Black AIDS Institute Executive Director Discusses HIV Prevalence Among Blacks at Town Hall Meeting
"When nearly half of the estimated 1.2 million Americans living with HIV/AIDS are black, AIDS in America today is a black disease," Phil Wilson, executive director of the Los Angeles-based Black AIDS Institute, said last week at a town hall meeting at Meharry Medical College, Tennessean columnist Dwight Lewis writes. The town hall meeting was part of a two-day event, "Bringing Ethics to Life in Human Subjects Research: A Case Approach," sponsored by Meharry, Vanderbilt University Medical Center and FDA.
According to Wilson, "Black people make up 12% of the nation's population, but they represent 54% of the new HIV/AIDS cases in America." He added, "Sixty-seven percent of the new HIV/AIDS [cases] among American women are black, 42% of the new cases among men are black, and nearly 70% of the new cases among American youth [ages 13 to 21] are black."
He said young people are "being infected because they're sexually active," adding, "No one is taking the time to provide the tools and information they need to protect themselves." Wilson called for every "black institution, from the faith to the educational to businesses to medical institutions to entertainment to fraternal to civil rights" and "anybody who presumably cares about black people" to talk about HIV/AIDS. He said there is a "whole generation of young people who don't know a world without AIDS, and we're the ones who need to do whatever we can to help eliminate this disease" (Lewis, Tennessean, 9/30).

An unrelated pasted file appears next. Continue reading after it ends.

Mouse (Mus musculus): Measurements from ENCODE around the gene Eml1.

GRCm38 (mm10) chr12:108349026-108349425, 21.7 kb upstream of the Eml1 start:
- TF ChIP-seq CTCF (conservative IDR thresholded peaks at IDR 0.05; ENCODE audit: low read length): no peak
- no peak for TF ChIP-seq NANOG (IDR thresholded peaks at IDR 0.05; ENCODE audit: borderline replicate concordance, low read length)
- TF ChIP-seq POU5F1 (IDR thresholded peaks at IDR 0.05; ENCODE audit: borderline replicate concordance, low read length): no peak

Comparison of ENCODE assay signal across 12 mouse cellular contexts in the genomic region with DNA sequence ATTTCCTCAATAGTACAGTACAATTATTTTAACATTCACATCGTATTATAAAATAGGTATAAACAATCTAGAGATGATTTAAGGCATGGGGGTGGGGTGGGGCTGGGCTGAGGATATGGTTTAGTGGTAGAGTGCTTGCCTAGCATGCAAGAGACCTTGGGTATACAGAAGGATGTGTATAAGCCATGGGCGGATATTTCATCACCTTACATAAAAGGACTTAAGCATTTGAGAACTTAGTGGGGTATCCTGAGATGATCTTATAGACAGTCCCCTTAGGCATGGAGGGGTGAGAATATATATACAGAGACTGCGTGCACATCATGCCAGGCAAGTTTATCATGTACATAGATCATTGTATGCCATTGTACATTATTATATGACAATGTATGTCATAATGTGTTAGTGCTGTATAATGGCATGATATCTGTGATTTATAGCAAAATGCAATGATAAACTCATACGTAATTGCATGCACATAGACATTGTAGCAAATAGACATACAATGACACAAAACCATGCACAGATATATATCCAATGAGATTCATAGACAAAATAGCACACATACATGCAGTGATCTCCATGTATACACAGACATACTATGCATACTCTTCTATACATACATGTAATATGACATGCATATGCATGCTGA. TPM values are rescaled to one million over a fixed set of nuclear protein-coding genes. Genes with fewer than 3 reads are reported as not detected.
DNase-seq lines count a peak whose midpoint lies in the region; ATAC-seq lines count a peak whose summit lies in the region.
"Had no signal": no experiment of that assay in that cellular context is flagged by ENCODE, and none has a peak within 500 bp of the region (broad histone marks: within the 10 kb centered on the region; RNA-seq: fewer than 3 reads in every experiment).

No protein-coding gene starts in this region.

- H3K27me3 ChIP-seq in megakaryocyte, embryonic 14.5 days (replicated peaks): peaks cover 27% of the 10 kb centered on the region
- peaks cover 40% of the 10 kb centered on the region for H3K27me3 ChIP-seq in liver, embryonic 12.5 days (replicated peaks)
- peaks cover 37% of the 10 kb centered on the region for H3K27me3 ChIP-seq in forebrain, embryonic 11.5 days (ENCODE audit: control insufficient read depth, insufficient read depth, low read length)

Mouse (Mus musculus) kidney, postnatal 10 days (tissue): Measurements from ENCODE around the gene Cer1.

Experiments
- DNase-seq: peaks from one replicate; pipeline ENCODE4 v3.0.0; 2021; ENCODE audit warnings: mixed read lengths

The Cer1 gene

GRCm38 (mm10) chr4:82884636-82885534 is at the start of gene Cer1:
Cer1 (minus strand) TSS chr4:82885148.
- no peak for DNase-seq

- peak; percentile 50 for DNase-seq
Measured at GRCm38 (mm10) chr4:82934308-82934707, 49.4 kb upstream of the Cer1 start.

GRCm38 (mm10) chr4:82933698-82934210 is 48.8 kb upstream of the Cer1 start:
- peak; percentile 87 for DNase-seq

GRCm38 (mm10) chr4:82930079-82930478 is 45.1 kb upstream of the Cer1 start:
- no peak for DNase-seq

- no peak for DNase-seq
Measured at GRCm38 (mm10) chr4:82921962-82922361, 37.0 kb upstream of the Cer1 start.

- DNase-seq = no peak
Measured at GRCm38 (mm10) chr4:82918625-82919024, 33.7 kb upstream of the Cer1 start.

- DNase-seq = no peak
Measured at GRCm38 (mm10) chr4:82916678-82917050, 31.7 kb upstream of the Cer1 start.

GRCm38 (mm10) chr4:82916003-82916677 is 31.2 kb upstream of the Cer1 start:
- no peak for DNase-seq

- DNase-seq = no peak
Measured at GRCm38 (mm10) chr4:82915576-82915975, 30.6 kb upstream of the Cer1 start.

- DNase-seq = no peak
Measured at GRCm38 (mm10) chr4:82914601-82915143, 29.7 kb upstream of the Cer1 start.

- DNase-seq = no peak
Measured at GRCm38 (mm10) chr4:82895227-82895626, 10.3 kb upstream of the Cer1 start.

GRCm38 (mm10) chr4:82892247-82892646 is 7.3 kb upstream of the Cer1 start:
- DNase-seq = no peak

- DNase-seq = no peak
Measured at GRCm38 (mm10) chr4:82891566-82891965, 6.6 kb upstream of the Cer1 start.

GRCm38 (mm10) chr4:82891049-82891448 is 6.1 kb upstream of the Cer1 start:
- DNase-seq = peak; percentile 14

A report from the Black AIDS Institute on the state of HIV/AIDS in the black community is available online (.pdf).
NPR's "Tell Me More" on Monday included an excerpt of a panel discussion from the event that was moderated by "Tell Me More" host Michel Martin. Panelists included Pamela-Stefanie Brown, director of the NAACP College & Youth Division; Justin Smith, a Congressional Black Caucus project coordinator; Kurt Thomas, an HIV/AIDS advocate; Quentin James, president of the South Carolina NAACP College & Youth Division; and Hill Harper, an HIV/AIDS activist and actor. The segment also has comments from Wilson and Rodney McCoy, a counselor at the Whitman-Walker Clinic (Martin, "Tell Me More," NPR, 10/1).
Audio of the segment and an expanded broadcast of the panel discussion are available online.This is part of the KHN Morning Briefing, a summary of health policy coverage from major news organizations. Sign up for an email subscription.